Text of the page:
The creation of westward-looking Peter the Great, St Petersburg was intended from its inception as a display of imperial Russia’s growing status in the world. Fine-tuned by Peter’s successors, who employed a host of European architects to add fabulous palaces and cathedrals to the city’s layout, St Petersburg grew to be the Romanovs’ showcase capital and Russia’s first great, modern city. The capital may have moved back to Moscow following the revolution, but despite all that history has thrown at it, St Petersburg still feels every bit the imperial city with its historic heart largely frozen in time.
Whether you’re cruising along the elegant canals, crossing one of the 342 bridges in the city, or just watching them being raised in summer over the mighty Neva River at night to allow ships to pass through, you’re never far from water in St Petersburg. This has earned the city unsurprising comparisons to Venice, but the similarities don’t stop there: walking around the historic centre will reveal canals lined by Italianate mansions and broken up by striking plazas adorned with baroque and neoclassical palaces. North of the city centre there are also pristine beaches fringing the Gulf of Finland.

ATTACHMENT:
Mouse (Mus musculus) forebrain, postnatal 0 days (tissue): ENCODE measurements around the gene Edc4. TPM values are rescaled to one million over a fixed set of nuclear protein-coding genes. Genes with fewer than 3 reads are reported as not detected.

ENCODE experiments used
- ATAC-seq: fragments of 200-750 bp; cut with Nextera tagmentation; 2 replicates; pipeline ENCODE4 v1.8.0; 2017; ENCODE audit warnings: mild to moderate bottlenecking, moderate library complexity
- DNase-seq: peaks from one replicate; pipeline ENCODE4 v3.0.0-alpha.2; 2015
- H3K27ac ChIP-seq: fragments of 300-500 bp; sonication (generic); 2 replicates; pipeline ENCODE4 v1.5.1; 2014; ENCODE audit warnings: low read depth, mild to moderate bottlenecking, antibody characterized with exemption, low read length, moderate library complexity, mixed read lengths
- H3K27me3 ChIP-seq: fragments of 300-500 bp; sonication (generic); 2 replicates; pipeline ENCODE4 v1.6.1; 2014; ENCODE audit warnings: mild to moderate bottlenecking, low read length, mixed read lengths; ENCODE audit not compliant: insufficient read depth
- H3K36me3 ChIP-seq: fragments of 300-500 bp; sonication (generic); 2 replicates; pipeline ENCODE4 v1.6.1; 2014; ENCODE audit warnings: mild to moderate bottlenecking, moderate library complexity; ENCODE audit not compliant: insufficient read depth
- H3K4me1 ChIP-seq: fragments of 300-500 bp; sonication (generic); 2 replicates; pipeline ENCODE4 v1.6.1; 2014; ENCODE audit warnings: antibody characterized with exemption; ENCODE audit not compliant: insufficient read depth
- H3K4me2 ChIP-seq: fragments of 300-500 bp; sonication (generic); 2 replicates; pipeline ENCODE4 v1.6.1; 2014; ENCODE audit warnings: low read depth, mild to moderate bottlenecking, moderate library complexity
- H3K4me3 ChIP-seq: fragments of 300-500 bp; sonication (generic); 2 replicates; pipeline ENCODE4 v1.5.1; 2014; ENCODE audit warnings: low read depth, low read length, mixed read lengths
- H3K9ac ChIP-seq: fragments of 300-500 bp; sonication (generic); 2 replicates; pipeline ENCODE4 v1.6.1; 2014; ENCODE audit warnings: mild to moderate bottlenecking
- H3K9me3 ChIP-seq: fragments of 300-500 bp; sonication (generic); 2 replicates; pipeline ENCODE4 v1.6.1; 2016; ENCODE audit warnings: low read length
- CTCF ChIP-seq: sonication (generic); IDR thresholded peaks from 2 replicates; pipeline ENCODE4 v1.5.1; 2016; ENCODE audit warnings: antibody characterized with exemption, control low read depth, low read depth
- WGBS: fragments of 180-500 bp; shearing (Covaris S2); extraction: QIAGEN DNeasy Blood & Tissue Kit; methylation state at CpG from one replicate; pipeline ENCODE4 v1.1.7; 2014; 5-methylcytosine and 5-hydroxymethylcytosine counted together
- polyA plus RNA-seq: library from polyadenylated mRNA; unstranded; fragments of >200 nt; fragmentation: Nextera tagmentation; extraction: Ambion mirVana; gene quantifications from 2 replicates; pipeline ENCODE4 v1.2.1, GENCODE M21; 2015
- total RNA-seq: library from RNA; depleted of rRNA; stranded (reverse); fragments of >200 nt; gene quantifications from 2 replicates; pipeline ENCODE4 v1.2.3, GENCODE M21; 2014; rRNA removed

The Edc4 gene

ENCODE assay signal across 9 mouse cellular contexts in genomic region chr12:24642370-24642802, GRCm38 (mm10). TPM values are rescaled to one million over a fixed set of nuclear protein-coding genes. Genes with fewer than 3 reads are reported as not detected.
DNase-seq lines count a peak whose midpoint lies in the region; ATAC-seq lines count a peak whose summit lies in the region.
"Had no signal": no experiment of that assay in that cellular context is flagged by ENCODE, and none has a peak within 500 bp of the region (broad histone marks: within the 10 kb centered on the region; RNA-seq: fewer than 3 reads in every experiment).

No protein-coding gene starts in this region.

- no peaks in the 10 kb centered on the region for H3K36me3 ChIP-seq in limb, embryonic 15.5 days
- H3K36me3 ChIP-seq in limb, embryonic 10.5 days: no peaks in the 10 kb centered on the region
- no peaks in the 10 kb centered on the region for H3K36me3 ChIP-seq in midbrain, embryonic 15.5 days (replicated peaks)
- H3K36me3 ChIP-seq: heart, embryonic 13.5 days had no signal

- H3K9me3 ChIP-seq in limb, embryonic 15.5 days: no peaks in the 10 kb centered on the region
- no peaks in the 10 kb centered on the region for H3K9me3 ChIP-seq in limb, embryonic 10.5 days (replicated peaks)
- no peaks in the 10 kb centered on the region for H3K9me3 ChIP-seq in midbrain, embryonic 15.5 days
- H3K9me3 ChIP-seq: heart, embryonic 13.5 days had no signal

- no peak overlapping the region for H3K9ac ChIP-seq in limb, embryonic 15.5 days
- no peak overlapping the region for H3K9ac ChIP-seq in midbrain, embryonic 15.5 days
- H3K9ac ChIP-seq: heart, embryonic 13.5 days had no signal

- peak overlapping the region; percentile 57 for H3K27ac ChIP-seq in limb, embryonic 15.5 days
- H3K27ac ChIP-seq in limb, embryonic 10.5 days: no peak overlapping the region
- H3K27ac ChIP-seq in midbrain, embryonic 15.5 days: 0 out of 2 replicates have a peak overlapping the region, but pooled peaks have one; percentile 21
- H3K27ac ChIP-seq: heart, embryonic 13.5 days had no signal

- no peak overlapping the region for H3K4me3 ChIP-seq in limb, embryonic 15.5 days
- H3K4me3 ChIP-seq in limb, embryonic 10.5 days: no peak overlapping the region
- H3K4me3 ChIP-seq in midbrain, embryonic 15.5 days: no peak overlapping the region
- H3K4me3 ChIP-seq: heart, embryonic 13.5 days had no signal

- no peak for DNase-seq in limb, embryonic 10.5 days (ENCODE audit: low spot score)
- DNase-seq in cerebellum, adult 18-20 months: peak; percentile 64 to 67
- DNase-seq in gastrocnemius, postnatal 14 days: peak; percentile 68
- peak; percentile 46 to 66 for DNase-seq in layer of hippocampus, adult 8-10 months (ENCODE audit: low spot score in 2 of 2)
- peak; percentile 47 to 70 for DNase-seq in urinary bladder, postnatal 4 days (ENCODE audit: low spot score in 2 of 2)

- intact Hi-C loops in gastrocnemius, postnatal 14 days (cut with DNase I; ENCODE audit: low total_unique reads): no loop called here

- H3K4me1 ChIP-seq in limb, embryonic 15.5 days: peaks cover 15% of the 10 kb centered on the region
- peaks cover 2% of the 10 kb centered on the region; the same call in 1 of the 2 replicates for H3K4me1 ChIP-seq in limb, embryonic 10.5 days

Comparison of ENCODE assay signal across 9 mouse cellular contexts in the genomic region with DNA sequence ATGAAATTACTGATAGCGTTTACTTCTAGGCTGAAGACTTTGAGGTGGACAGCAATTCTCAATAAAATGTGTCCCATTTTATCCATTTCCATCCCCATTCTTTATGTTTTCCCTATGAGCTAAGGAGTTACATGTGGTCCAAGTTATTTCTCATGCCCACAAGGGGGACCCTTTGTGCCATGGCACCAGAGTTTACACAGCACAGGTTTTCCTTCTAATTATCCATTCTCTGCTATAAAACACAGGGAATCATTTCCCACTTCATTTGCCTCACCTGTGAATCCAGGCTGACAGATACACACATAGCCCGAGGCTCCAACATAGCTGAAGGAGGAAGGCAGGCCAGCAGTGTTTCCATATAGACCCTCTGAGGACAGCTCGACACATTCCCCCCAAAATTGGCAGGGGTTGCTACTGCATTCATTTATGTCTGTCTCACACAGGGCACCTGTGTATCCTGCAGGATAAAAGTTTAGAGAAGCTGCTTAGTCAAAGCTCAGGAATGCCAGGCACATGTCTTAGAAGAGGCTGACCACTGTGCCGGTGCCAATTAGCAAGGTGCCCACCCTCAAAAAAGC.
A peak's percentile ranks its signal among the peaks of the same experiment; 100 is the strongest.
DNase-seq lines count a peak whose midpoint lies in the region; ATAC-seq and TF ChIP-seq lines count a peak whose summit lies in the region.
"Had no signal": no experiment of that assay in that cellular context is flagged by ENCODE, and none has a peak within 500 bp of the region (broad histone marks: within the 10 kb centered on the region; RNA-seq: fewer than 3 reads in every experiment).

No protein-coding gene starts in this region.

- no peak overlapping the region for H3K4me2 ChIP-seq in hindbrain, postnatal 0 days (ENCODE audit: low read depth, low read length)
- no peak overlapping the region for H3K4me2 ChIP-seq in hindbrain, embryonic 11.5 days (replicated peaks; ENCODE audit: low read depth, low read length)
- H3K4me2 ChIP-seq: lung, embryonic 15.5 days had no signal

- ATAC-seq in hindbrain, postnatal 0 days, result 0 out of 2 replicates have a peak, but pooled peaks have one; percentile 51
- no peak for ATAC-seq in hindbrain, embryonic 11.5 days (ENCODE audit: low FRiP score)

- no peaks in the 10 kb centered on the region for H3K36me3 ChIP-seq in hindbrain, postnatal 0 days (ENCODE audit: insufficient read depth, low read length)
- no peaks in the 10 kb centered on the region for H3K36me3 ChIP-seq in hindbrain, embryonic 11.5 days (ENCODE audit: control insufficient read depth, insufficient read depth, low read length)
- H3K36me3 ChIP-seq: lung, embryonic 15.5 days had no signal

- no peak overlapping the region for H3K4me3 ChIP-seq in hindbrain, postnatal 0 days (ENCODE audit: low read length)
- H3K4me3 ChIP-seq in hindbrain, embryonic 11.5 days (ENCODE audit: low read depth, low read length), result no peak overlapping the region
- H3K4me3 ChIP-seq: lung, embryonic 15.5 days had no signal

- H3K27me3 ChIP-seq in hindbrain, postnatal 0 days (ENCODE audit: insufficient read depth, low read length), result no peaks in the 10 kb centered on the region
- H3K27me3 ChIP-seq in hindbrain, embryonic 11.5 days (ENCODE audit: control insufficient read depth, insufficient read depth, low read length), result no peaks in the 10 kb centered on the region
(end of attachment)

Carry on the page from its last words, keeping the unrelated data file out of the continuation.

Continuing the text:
St Petersburg is an almost unrivalled treasure trove of art and culture. You can spend days in the Hermitage, seeing everything from Egyptian mummies to Picassos, while the Russian Museum, spread over four sumptuous palaces, is perhaps the best collection of Russian art in the world. Add to this world-class ballet, opera and classical concerts at the illustrious performance halls, and a slew of big-name music festivals over the summer months, and you won’t be stuck for cultural nourishment. Contemporary art is also available at the fantastic Erarta Museum, the Street Art Museum and in the buzzing gallery scene.
Summer White Nights are legendary: the northern sun barely dips below the horizon. Revelry begins in May, with parks and gardens greening with flowering trees, and peaks in mid-June when performing arts festivals pack out concert halls and the entire city seems to party all night long. It’s the busiest time to visit and the crowds can often be overwhelming. But Piter, as the city is affectionately known, is just as beautiful in early spring, golden autumn and even winter: the skies may be leaden and the ground covered in snow, but the culture still dazzles and delights.